Plaintiff initiated the present civil action in this Court on May 22, 2014. (ECF 3.) His Request for Review set forth eight alleged errors: (1) the ALJ did not fulfill her duty to develop the record; (2) the Appeals Council erred in not considering new evidence plaintiff submitted on appeal; (3) The ALJ erred in not properly evaluating the expert opinions of treating physicians and state agency consultants; (4) The ALJ erred in not considering the Department of Welfare's disability finding; (5) The ALJ erred in not recognizing plaintiff's failing spinal fusion, syncope, angina, sleep problems, and mental limitations as severe impairments; (6) The ALJ erred in failing to properly evaluate plaintiff's pain record; (7) The ALJ erred in misstating the VE's testimony; and (8) the ALJ erred in evaluating plaintiff and his sister's credibility. (ECF 22.) On July 29, 2016, the Magistrate Judge issued a Report and Recommendation (“R&R”) recommending that Plaintiff's Request for Review be denied. (ECF 31.)

         Plaintiff subsequently filed Objections to the R&R. (ECF 34.) The objections essentially consist of the same issues he raised before the Magistrate Judge. (Id.)

         II. STANDARD OF REVIEW[1]

         A. Standard for Judicial Review of an ALJ's Decision

         It is well-established that judicial review of the Commissioner's decision is limited to determining whether “substantial evidence” supports the decision. Burnett v. Comm'r of Soc. Sec. Admin., 220 F.3d 112, 118 (3d Cir. 2000). “Substantial evidence ‘does not mean a large or considerable amount of evidence, but rather such relevant evidence as a reasonable mind might accept as adequate to support a conclusion.'” Hartranft v. Apfel, 181 F.3d 358, 360 (3d Cir. 1999) (quoting Pierce v. Underwood, 487 U.S. 552, 564-65 (1988)). When making this determination, a reviewing court may not undertake a de novo review of the Commissioner's decision and may not re-weigh the evidence of record. Monsour Med. Ctr. v. Heckler, 806 F.2d 1185, 1190 (3d Cir. 1986). In other words, even if the reviewing court, acting de novo, would have decided the case differently, the Commissioner's decision must be affirmed if it is supported by substantial evidence. Id. at 1190-91; see also Gilmore v. Barnhart, 356 F.Supp.2d 509, 511 (E.D. Pa. 2005) (holding that the court's scope of review is “‘limited to determining whether the Commissioner applied the correct legal standards and whether the record, as a whole, contains substantial evidence to support the Commissioner's findings of fact'”) (quoting Schwartz v. Halter, 134 F.Supp.2d 640, 647 (E.D. Pa. 2001)). In an adequately developed factual record, substantial evidence may be “something less than the weight of the evidence, and the possibility of drawing two inconsistent conclusions from the evidence does not prevent [the ALJ's decision] from being supported by substantial evidence.” Consolo v. Fed. Maritime Comm'n, 383 U.S. 607, 620 (1966).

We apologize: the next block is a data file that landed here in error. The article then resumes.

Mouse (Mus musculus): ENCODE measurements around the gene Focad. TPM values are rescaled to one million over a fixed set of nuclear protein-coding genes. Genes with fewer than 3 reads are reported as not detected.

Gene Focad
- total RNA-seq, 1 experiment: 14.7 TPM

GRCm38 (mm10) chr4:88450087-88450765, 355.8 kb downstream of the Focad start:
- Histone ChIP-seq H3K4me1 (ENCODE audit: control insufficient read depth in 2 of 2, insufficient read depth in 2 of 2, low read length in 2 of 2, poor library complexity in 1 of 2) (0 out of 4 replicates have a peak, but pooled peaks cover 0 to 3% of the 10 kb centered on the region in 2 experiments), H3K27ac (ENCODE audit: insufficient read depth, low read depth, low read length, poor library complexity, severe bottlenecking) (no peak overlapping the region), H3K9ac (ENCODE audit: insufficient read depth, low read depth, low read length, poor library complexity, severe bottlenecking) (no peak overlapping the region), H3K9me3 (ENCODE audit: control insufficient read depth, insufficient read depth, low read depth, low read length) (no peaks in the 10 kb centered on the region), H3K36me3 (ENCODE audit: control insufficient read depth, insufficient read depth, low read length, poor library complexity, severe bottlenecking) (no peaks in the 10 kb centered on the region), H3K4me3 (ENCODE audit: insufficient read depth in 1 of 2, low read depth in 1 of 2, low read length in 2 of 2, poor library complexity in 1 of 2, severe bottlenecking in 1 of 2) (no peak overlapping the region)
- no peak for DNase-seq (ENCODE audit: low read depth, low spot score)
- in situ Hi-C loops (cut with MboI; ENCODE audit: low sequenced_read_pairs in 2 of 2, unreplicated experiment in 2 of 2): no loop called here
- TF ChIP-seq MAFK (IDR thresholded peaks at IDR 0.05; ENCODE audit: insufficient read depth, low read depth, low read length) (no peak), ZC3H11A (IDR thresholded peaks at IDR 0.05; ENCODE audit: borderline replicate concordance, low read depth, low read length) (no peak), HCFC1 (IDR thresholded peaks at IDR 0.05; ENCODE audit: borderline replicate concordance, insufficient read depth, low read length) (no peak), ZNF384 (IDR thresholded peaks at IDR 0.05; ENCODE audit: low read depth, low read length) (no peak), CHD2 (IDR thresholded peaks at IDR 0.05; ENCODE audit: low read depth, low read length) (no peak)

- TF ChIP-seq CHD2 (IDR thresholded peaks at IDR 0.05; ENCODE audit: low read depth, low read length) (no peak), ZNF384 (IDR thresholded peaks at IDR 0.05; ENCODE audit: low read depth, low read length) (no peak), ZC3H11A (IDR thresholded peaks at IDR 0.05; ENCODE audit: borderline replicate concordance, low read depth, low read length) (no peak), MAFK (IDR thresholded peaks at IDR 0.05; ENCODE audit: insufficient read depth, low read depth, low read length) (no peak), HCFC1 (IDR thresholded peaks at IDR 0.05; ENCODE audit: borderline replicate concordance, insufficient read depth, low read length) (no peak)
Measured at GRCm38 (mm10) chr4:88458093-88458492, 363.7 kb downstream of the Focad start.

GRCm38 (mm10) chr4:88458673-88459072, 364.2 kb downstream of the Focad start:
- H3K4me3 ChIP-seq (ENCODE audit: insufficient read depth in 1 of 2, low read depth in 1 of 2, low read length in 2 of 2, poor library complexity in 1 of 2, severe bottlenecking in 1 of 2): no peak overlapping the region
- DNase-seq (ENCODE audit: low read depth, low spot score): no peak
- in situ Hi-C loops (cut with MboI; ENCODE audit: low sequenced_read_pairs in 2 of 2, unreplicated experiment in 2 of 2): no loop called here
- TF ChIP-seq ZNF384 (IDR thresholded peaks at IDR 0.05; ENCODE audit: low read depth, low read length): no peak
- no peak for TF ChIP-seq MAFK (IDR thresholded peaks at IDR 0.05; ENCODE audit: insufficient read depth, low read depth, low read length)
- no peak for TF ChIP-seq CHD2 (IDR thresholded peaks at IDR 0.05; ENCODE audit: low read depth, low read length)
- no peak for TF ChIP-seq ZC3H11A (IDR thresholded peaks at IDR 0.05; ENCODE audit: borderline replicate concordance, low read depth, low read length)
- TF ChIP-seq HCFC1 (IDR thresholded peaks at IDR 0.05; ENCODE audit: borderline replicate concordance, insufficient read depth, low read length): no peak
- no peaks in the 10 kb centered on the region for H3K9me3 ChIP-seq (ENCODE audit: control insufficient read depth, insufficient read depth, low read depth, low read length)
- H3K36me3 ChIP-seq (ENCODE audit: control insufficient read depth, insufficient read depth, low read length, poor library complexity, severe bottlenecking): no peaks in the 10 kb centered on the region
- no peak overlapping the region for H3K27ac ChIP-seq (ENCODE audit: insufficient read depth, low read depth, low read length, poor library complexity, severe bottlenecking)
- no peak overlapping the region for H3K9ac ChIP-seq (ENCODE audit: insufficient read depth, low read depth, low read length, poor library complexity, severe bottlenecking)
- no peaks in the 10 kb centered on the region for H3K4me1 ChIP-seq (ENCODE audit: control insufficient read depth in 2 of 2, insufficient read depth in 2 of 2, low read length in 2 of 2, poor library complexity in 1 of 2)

B. Standard of Review of Objections to a Report and Recommendation

         Where a party makes a timely and specific objection to a portion of a report and recommendation by a United States Magistrate Judge, the district court is obliged to engage in de novo review of only those issues raised on objection. 28 U.S.C. § 636(b)(1); see also Sample v. Diecks, 885 F.2d 1099, 1106 n.3 (3d Cir. 1989). In so doing, a court may “accept, reject, or modify, in whole or in part, the findings and recommendations” contained in the report. 28 U.S.C. § 636(b)(1). The court may also, in the exercise of ...